This course will introduce motivation, design and use of modern System-on-a-Chip (SoC) architectures and systems. It provides hands-on coverage of the breadth of computer engineering within the context of SoC platforms from concepts to silicon, including design decision making, tradeoffs, hardware-software codesign and all steps of SoC system design (RTL to GDSII). Major SoC components such as on-chip memories and communication networks, and major interfaces such as security interfaces, multimedia interfaces, power interfaces, sensor interfaces will be discussed. Modern heterogeneous SoC platforms that are widely used in industry such as Xilinx FPGA, ARM SoC, Intel FPGAs, AI accelerators and more will be presented. Students will get opportunities to work with some of the most popular SoC platforms and gain practical design experiences through labs and exercises.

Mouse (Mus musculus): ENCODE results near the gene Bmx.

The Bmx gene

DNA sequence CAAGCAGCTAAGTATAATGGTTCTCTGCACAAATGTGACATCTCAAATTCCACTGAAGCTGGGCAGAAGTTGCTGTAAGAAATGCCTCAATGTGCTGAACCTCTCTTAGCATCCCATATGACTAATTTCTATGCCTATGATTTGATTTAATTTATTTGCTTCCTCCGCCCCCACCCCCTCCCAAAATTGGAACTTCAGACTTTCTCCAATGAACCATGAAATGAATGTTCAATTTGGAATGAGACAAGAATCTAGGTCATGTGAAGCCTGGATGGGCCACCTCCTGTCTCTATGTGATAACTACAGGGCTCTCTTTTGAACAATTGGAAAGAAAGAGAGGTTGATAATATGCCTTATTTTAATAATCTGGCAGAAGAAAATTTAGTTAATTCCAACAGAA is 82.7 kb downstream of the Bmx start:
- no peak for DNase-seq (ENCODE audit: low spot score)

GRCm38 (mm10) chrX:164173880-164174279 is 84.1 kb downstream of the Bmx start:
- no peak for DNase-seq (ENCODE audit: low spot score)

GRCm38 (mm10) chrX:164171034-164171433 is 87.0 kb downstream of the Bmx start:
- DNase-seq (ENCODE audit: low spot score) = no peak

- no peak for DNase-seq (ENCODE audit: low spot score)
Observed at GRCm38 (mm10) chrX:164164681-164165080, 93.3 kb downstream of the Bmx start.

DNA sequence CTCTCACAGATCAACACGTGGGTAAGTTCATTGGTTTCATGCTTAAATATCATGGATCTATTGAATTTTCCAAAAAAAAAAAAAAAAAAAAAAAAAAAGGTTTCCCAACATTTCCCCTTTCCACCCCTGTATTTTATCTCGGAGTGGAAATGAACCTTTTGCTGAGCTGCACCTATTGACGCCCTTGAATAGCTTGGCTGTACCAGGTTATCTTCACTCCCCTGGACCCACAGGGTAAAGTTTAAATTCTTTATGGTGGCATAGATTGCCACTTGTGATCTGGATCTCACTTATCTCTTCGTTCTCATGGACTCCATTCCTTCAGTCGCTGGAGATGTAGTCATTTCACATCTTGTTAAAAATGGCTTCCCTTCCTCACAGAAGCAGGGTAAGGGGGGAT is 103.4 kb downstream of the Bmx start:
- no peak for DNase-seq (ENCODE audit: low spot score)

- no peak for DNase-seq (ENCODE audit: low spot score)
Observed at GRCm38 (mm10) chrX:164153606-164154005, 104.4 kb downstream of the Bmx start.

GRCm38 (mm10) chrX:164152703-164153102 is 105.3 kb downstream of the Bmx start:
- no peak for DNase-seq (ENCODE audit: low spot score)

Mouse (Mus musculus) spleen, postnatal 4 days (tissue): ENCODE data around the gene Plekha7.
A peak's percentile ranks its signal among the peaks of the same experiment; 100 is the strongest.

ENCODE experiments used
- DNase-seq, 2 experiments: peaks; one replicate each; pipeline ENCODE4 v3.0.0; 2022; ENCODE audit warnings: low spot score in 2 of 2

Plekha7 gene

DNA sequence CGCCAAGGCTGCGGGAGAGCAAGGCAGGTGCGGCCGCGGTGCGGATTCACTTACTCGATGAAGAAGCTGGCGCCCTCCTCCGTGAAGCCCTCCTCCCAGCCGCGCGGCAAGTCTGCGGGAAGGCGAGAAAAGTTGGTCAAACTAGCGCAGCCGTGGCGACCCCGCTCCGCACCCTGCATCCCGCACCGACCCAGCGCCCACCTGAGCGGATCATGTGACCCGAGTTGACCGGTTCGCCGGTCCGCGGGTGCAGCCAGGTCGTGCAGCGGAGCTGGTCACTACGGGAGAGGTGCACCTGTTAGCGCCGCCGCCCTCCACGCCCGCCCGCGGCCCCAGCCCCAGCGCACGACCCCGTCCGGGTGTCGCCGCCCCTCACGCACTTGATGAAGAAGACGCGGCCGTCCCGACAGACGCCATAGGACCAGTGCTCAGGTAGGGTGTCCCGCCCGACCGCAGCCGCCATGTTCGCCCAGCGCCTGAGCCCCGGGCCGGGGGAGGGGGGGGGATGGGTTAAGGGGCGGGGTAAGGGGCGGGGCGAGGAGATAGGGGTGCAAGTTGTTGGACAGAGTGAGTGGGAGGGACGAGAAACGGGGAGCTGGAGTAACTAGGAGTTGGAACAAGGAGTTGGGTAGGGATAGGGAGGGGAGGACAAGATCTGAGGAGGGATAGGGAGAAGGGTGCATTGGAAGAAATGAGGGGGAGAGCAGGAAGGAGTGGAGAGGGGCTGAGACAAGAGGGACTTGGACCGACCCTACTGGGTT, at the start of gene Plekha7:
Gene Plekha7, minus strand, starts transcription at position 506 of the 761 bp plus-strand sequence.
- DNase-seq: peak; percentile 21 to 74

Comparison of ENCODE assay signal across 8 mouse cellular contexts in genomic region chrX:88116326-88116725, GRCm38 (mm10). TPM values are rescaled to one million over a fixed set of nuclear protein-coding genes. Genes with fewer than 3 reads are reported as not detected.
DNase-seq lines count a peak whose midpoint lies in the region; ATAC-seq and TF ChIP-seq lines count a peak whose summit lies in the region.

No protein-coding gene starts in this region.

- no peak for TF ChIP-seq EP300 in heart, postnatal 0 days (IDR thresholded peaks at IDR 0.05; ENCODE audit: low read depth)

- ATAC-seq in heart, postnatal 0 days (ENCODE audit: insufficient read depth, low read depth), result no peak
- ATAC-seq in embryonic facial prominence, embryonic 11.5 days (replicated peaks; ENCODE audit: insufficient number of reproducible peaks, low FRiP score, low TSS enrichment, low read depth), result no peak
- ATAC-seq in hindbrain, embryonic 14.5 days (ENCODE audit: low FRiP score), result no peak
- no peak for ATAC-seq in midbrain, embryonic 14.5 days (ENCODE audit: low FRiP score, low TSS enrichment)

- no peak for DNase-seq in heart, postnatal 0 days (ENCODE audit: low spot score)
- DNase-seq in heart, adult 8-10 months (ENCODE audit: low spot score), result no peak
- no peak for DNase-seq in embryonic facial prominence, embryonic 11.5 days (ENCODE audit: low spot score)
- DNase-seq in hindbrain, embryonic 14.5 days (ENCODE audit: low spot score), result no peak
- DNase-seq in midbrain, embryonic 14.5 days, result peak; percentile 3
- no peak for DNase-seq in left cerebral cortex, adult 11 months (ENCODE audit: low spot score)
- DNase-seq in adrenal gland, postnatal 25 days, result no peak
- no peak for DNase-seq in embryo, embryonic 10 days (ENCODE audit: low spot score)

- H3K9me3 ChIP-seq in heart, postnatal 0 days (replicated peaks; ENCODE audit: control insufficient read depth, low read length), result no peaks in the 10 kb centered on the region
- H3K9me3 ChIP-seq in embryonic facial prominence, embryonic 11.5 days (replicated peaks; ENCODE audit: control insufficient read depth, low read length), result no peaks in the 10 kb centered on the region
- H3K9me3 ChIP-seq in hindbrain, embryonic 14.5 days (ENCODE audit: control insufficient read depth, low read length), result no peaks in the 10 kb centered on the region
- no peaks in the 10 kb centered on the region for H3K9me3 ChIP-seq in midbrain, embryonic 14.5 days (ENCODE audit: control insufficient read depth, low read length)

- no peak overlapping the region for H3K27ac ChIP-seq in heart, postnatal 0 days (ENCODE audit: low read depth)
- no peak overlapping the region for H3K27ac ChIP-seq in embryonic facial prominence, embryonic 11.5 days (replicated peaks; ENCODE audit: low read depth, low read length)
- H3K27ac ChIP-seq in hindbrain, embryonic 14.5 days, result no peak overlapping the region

Flynn, Michael J., and Wayne Luk. Computer system design: system-on-chip. John Wiley & Sons, 2011. (Required)
VE370 or VE373 or VE427
- To teach students how System-on-Chip evolves and the landscape of SoC architectures;
- To teach fundamentals of designing system-on-chip, from the high-abstraction level and refine it down to the implementation;
- To teach design tradeoffs in SoC design processes and key design metrics;
- To teach students state-of-the-art SoC architectures such as reconfigurable processing systems and heterogenous systems;
- To give students an exposure to state-of-the-art design methodologies and platforms through hands-on assignments and/or a project that will design, optimize, and program a modern System-on-a-Chip;
- To introduce students the most recent SoC development such as 3D integration and hardware acceleration.
Fall 2021, 2022